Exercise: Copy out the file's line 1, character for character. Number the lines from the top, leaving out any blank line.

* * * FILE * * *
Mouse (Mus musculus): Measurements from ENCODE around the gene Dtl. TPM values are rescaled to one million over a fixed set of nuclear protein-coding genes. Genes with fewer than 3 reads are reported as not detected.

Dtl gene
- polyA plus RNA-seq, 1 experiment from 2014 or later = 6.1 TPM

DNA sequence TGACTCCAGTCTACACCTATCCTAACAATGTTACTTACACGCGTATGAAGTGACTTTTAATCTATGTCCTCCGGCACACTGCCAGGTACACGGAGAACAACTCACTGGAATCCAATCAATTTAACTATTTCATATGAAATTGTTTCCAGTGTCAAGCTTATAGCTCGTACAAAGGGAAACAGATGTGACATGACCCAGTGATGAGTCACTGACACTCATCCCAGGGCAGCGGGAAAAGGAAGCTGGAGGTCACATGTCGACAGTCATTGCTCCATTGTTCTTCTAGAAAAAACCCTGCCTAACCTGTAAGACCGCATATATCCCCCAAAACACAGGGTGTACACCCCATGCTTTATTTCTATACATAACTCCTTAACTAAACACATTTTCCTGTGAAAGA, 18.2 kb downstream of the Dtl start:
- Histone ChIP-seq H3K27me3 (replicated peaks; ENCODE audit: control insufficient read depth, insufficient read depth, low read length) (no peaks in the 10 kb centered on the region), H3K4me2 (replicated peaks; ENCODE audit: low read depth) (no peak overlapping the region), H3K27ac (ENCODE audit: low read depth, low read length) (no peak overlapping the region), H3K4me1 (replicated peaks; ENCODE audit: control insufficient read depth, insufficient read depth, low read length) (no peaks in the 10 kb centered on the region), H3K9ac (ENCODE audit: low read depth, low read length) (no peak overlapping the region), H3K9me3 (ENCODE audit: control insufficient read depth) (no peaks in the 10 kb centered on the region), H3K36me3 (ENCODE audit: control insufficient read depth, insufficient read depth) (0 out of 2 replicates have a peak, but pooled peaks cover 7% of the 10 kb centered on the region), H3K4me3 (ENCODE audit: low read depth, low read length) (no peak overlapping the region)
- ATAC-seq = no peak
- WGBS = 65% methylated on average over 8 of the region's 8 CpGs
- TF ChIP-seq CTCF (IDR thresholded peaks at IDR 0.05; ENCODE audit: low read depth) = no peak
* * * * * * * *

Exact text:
Mouse (Mus musculus): Measurements from ENCODE around the gene Dtl. TPM values are rescaled to one million over a fixed set of nuclear protein-coding genes. Genes with fewer than 3 reads are reported as not detected.